10. After you arrive home, you will be required to complete post adoption reports at 1 month, 4 months, 8 months, 12 months, 18 months, and 24 months after the finalization date. A social worker will come to your home to complete these reports.

We would love to talk with you more about adoption from Ecuador if this sounds like a program that would be right for you! Our Ecuador program coordinator is Rebecca Tolson. You can contact her by email at Rebecca@nightlight.org, by phone at (859)263-9964, or you can fill out our Online Inquiry Form and indicate your interest in Ecuador and she will contact you.

The Masks Adoptees Hide Behind

 

In October we celebrate a holiday where we wear masks and pretend to be someone we are not. Halloween is not the only time people wear masks; figuratively speaking people often wear masks in daily interactions. This is especially true in the age of social media where pictures and videos are commonly posted only after they are edited, using special filters, lighting, and backgrounds. In reality, behind the screen, there is a broken person searching for belonging, acceptance, and identity. Masks represent the idea of who we want to be or how we want others to see us.

Adoptees often wear masks that hide their brokenness and the trauma they have experienced. Masks can be a defense mechanism or a learned survival strategy used to protect a person. Masks can help give them courage to face tough situations or to pretend to fit in.

There are many misconceptions or stigmas about adoption, which are often encouraged by misguided and uneducated assumptions. Merriam-Webster’s dictionary defines stigma as “a mark of shame or discredit.” Common stigmas about adoption are that adoptees were unwanted, unloved and “given up” by their biological parents. The majority of children are in need of a loving home due to a series of unfortunate circumstances. However, because society has these stigmas, adoptees feel like they need to hide behind masks to protect themselves from this “mark of shame,” but they should not have to.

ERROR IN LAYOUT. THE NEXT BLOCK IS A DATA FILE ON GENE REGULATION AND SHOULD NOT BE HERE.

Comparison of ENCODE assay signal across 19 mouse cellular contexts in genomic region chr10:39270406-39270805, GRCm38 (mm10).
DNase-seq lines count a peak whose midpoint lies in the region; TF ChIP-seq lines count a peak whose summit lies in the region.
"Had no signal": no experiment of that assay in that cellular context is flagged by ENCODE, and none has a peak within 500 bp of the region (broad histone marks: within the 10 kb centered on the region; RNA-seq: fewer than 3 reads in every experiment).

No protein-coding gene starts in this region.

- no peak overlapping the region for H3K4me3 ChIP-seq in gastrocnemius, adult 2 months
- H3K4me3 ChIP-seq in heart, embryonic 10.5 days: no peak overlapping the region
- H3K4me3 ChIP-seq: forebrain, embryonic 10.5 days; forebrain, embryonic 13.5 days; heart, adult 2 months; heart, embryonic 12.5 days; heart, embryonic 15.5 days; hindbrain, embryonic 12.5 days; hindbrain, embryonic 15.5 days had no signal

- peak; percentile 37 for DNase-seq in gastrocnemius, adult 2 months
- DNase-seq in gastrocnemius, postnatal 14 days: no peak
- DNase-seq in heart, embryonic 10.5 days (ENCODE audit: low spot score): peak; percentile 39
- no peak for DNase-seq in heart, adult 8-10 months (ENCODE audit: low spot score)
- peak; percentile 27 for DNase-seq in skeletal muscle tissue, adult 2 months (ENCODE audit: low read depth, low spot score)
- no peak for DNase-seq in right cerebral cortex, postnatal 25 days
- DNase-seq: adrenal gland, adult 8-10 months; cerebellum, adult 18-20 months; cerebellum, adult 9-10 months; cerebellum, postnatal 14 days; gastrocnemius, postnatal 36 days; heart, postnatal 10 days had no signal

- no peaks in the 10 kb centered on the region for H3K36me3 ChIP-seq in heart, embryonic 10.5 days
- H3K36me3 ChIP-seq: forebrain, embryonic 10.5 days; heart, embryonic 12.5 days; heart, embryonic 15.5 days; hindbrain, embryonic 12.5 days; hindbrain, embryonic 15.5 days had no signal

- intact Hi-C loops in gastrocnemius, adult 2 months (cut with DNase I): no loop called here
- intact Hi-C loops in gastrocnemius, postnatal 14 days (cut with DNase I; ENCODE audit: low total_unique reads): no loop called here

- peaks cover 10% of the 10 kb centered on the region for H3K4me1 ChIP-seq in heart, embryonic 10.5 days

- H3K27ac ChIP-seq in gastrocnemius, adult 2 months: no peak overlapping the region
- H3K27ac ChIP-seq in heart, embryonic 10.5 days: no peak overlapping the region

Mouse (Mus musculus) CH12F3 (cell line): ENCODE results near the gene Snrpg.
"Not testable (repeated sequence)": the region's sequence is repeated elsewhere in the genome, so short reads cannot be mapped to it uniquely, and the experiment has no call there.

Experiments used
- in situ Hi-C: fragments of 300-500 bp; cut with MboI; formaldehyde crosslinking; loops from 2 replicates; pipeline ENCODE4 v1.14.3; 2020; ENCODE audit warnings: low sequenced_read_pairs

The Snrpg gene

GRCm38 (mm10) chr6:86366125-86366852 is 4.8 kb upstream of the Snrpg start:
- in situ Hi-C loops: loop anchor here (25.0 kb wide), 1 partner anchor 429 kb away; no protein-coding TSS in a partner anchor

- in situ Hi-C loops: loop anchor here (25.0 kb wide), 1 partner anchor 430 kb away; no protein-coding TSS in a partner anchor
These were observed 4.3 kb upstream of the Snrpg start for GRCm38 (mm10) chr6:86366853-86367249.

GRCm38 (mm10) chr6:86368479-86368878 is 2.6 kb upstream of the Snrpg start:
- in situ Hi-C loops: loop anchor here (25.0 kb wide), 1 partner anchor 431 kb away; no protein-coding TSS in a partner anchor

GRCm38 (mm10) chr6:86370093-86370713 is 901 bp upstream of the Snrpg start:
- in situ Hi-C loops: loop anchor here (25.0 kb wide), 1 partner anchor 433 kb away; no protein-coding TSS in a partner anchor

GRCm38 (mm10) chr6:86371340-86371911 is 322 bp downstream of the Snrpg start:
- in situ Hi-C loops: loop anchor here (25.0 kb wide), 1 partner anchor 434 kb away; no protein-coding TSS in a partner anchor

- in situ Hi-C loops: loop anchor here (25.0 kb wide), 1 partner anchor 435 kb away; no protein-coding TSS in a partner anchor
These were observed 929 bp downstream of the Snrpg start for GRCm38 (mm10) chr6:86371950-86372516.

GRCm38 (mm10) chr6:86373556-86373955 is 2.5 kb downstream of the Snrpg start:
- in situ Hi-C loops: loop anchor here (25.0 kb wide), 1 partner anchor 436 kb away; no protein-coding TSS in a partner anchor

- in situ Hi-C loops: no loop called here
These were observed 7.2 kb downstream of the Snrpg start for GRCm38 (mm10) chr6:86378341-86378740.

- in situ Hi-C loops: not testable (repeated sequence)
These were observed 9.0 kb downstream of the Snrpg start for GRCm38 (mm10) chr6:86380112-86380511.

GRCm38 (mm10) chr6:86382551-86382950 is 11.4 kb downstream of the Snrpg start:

Adoptees often struggle to answer questions about who they are and where they belong. This struggle can be intense for some adoptees and interfere with their ability to form their identity. Many adoptees have no information about their biological parents, birth culture, medical background and much more. The lack of information can create a gaping hole creating a sense of feeling as if they do not belong.

Identity formation occurs throughout childhood and adolescence and continues into adulthood. During their search for identity, adoptees may try on different masks and search for where they fit in. Here are some tips for adoptive parents to help support their child by encouraging them to take off their mask and find their true self:

  • Embrace their birth culture – Maintain connections with others who are from your child’s culture – your child should have role models who look like them. Celebrate your child’s racial and cultural identity. Cultivate an accepting cultural environment at home by incorporating holidays, traditions and recipes from your child’s culture into your daily life.
  • Give choices – Adoptees may not have had a choice regarding their family so it is essential to provide other choices such as allowing them to pursue their own interests, hobbies, and finding things they are passionate about and join groups with others like them.